According to expert testimony found credible by the court, Morrison has severe psychological problems. He is unable to physically nurture a child; he has an obsessive need to control; and he has a thought disorder and a dependent personality disorder. He is unaccepting of psychiatric treatment. He is a batterer who has inspired great fear in the child's mother, Toni McGee, and in his other child's mother, Tami Hohmann.
During the time Morrison lived with Tami Hohmann, he was a regular user of cocaine and a “low level” drug dealer. While living with Toni McGee, he continued a pattern of heavy drinking, use of marijuana, and domestic violence.
After he and the mother of his first child separated, Morrison made few child support payments. He did not pursue visitation with that child because he did not want to pay a large amount of back child support. He threatened to kill Tami Hohmann and her parents. Hohman did not seek child support enforcement because of her fear of Morrison.
After a lengthy oral opinion that occupies 26 pages of transcript, the court entered 61 findings of fact. Only three findings of fact reflect favorably on Morrison's parental fitness:
2. The Court finds that Lane Morrison initially expressed pleasure when he discovered that Toni McGee was pregnant with his child.
3. The Court finds that Lane Morrison expressed a desire to parent Infant McGee subsequent to the child's birth, as evidenced by Morrison's successful attempts, through his attorney, to establish visitation with the child, and as evidenced by his testimony during these proceedings that he desires to parent the child.
4. The Court finds that Lane Morrison appears to enjoy the company of the child during weekly one hour supervised visitations.
The trial court concluded that it would be in the best interest of the child to terminate the relationship, and that Morrison was withholding consent to adoption contrary to the child's best interests. The court also concluded that Morrison was unfit to parent. The court nevertheless denied the termination on the basis that Morrison had not clearly abandoned his parenting duties:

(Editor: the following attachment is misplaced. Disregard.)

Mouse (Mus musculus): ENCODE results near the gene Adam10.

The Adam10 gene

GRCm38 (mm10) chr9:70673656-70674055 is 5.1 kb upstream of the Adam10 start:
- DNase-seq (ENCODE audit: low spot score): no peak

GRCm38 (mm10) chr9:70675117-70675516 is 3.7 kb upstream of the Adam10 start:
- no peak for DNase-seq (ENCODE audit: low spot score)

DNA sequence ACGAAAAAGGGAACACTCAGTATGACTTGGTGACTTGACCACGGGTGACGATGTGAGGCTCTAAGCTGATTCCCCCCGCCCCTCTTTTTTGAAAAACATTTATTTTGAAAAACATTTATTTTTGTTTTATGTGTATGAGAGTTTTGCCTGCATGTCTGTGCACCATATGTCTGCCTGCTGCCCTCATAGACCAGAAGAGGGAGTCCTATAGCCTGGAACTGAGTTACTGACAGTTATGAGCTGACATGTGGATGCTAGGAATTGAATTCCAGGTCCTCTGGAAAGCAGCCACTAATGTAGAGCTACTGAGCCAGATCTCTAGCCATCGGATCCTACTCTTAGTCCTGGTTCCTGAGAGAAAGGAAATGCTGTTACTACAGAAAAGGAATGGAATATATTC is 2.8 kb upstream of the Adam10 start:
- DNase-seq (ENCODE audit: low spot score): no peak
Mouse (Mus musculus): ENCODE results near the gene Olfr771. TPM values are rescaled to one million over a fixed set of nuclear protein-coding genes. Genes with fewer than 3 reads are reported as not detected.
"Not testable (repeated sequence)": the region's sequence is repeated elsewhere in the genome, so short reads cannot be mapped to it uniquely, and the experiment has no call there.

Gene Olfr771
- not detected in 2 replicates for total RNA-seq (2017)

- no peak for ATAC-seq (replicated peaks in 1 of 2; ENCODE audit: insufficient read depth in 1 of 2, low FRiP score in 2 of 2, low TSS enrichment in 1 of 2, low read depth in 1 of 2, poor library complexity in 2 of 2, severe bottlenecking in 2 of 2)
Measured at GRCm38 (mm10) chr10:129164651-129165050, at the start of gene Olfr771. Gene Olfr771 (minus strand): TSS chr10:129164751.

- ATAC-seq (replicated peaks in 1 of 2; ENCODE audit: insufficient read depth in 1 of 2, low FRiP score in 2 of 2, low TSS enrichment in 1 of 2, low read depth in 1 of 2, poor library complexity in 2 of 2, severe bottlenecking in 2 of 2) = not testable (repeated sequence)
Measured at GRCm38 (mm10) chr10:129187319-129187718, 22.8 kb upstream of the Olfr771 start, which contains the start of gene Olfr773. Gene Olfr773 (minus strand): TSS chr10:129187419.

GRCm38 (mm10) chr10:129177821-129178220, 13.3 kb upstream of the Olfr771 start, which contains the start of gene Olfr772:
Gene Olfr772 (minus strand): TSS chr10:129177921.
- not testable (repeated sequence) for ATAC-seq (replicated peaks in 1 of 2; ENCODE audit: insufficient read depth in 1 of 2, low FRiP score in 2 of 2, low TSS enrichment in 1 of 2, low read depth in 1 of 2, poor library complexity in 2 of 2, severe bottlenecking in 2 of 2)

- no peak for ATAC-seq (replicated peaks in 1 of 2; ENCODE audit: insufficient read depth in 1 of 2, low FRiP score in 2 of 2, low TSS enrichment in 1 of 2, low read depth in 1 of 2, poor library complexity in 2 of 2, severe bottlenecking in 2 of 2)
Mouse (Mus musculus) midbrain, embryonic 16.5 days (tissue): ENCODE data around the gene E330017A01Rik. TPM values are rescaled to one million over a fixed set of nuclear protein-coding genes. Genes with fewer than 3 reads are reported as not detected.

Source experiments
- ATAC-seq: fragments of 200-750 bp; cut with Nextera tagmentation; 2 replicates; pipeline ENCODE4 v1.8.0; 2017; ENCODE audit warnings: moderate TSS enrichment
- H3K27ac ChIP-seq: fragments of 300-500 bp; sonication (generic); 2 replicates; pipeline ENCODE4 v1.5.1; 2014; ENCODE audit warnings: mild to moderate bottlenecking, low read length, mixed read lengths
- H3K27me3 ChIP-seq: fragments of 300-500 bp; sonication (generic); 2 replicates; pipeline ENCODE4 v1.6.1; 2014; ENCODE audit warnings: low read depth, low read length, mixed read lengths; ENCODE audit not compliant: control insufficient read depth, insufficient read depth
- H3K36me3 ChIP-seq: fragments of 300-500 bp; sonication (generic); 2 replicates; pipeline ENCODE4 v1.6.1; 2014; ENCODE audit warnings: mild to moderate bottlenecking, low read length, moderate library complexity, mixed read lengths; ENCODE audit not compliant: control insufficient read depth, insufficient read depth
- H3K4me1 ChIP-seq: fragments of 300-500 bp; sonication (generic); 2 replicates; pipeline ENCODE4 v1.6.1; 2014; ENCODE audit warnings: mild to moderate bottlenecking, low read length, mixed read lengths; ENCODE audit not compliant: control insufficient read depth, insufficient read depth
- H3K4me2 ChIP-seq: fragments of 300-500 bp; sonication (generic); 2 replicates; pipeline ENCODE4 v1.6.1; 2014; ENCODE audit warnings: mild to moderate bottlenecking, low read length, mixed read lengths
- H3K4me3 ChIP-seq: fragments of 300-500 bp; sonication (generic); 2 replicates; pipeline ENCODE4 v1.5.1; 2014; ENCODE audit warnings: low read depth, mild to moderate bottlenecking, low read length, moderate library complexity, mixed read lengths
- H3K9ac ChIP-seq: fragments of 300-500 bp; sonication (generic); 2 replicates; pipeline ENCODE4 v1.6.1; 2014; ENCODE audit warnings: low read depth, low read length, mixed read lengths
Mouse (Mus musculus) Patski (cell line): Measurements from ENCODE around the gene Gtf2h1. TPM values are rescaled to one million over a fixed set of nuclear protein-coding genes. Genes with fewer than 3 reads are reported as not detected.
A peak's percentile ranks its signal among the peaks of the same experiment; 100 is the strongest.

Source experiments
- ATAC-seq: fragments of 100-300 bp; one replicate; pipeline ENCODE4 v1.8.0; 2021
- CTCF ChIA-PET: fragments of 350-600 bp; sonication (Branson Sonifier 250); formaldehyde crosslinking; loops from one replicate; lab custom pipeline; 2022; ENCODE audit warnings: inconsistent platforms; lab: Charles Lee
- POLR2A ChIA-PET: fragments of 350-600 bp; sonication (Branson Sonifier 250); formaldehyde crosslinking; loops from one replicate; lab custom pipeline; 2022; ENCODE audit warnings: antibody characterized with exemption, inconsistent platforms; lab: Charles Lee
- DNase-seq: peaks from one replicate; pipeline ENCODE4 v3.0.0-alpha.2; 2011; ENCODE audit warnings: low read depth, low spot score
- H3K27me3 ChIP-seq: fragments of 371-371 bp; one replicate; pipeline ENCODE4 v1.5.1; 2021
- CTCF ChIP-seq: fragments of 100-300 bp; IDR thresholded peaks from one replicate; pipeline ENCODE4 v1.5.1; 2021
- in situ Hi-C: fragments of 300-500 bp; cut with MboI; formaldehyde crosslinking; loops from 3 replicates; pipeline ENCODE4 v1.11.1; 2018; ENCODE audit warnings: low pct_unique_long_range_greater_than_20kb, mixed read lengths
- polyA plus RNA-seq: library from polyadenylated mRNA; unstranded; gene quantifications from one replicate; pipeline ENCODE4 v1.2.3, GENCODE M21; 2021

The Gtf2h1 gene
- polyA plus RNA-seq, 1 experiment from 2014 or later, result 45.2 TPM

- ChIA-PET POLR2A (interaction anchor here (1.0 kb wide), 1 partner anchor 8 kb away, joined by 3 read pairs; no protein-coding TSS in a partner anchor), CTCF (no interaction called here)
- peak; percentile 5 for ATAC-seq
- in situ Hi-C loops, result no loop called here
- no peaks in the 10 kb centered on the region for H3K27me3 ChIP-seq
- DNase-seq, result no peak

Even though this Court specifically finds that Lane Morrison is an unfit parent and that he exhibited abusive control throughout his relationships with Tami Hohmann and Toni McGee, and despite credible expert testimony that he is incapable of nurturing the child and would, in fact, be a danger to the child, and despite credible expert testimony that he is unlikely to change, this Court nevertheless concludes that there is not clear, cogent and convincing evidence that he has abandoned his parenting duties.
The trial court then denied the petition for termination of Morrison's parental rights. From this ruling, the Hesses and Toni McGee both appeal. They contend that the father's desire to be a parent to Infant McGee is insufficient to prevent the termination of his rights, given the factual findings that overwhelmingly establish his parental unfitness. Morrison contends the trial court correctly refused to terminate his parental rights because the petitioners did not prove he intentionally abandoned the child.